Tell us how scholarship issues added to ₹20-crore deficit: Students ask TISS
TISS administration’s position is that the institute’s deficit in revenues is caused by issues associated with the Government of India - Post Matric Scholarships (GoI - PMS)mumbai Updated: Mar 22, 2018 23:44 IST
With the students’ agitation at Tata Institute of Social Sciences (TISS) completing a month, the protesting students challenged TISS administration’s position that the institute’s deficit in revenues is caused by issues associated with the Government of India - Post Matric Scholarships (GoI - PMS). They demanded to know what proportion of the institute’s estimated Rs20 crore deficit is a result of these problems.
HT had reported that TISS administration said that it decided to withdraw dining hall and hostel fee waivers to students after the comptroller and auditor general (CAG) raised a flag over the rising deficit of the institute. TISS had blamed the students’ failure to pay the scholarship amount received from the union government through direct benefit transfer (DBT) for its deficit. It had also pointed out that while the scholarship covered only 15% of tuition fees charged at TISS, it waived off the entire fees of the recipients.
Gaurav Gharade, a research scholar at TISS, said that there’s no data to support the institute’s claim of students’ defaulting on their payments. “It’s a procedural flaw if the students’ were allowed to graduate without making full payment. The institute can cancel degree of a student who fails to pay the scholarship money. Why will a graduate pursuing employment risk not paying his dues?” he said.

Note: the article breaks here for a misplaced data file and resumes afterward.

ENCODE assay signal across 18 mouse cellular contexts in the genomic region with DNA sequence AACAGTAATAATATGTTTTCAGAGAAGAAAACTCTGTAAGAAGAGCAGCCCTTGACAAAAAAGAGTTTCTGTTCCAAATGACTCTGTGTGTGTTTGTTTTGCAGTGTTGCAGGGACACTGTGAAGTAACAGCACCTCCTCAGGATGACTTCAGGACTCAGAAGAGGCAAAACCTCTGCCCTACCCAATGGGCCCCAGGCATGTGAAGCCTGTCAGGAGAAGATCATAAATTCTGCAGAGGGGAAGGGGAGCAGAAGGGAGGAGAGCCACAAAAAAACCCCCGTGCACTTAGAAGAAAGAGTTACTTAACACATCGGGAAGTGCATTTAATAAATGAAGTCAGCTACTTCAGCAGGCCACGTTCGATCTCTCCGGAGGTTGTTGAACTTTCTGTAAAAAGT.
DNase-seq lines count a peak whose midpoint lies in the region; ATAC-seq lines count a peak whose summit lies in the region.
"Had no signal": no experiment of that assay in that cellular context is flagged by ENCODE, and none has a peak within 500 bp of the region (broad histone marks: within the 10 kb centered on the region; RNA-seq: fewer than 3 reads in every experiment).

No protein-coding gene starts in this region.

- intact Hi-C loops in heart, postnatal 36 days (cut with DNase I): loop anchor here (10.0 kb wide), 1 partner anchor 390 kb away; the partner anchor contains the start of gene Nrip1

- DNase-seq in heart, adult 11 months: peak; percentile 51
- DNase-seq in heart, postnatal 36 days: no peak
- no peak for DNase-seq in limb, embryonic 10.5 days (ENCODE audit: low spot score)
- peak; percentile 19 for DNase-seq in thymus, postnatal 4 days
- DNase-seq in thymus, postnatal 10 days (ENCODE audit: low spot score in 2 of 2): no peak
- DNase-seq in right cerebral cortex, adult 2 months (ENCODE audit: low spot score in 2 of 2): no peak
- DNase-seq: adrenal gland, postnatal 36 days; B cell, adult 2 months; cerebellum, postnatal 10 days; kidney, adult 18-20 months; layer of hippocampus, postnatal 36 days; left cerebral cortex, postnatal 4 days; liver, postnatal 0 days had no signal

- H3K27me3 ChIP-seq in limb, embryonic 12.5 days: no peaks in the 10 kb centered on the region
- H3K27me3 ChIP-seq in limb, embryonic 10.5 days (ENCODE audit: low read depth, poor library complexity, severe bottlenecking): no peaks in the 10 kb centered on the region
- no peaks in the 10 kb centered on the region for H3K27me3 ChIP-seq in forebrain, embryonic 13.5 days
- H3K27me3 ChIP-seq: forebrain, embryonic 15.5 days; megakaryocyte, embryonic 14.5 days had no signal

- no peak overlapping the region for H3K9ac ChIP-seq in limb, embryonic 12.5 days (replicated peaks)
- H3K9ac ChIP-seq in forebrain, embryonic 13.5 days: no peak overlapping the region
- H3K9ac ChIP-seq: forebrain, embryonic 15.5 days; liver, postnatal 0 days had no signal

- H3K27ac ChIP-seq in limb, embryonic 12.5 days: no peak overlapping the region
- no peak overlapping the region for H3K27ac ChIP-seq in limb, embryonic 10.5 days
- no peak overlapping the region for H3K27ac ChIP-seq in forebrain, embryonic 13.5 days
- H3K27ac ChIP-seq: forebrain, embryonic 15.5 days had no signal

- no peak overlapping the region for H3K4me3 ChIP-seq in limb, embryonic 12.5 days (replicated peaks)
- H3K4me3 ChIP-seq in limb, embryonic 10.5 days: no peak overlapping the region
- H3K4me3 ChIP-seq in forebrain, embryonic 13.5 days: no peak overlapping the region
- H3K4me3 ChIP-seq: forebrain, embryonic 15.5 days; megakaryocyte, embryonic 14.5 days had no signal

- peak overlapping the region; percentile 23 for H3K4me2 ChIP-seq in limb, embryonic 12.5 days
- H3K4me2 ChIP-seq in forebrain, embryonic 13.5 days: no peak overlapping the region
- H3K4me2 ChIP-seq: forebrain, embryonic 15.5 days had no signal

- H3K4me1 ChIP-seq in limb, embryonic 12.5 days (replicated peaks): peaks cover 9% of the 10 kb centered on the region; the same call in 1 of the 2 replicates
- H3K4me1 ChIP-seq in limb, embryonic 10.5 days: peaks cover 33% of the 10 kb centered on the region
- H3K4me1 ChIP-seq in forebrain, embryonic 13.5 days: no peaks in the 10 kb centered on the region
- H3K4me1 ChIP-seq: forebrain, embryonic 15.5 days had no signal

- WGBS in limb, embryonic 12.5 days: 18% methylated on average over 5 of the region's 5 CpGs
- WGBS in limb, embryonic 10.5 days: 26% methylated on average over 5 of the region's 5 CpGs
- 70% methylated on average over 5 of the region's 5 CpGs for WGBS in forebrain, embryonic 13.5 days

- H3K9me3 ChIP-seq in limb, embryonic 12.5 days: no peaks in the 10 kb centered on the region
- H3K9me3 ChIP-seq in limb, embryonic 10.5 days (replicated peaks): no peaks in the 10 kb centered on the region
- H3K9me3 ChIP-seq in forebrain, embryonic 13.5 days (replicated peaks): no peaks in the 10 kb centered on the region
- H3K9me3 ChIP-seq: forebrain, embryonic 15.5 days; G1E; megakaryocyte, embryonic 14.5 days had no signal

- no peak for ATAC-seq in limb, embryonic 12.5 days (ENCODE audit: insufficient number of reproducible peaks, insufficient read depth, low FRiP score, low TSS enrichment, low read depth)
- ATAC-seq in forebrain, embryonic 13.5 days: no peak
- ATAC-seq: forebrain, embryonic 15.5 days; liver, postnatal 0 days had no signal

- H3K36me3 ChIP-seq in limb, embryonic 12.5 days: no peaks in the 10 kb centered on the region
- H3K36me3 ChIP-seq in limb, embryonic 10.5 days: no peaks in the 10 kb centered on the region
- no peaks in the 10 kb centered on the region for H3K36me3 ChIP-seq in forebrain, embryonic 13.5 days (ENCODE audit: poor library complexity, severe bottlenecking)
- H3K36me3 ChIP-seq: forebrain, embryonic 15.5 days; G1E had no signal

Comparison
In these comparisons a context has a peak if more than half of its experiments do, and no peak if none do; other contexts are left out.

However, the institute insisted that many students chose to default. “We have withheld degrees of many such students,” said Shajahn PK, dean, students’ affairs, TISS.
The students questioned the claim that the institute was forced to withdraw fee waiver to students from socially weaker sections due to its recurring budget deficit. They argued that despite its deficit the institute continued to spend large sums of money under various other heads.
“The expansion of TISS in new campuses, recruiting contractual teachers and starting new courses shows that there’s no deficit. The information submitted by TISS for National Institutional Ranking Framework (NIRF) indicates that the institute’s expenditure on seminars and workshops. Besides, many projects being run by the institute incur a deficit,” said Joy Praful Lakra, a PhD scholar at the institute. He added that the institute should continue fee waivers despite its financial woes.
While Shajahn called it a “good argument”, he said, “Expansion gives an opportunity to many students, including those from marginalised sections, to get into higher education institute. All our new programmes are unique, but sometimes one doesn’t get enough applications for them, as students usually choose well-known programmes,” he said.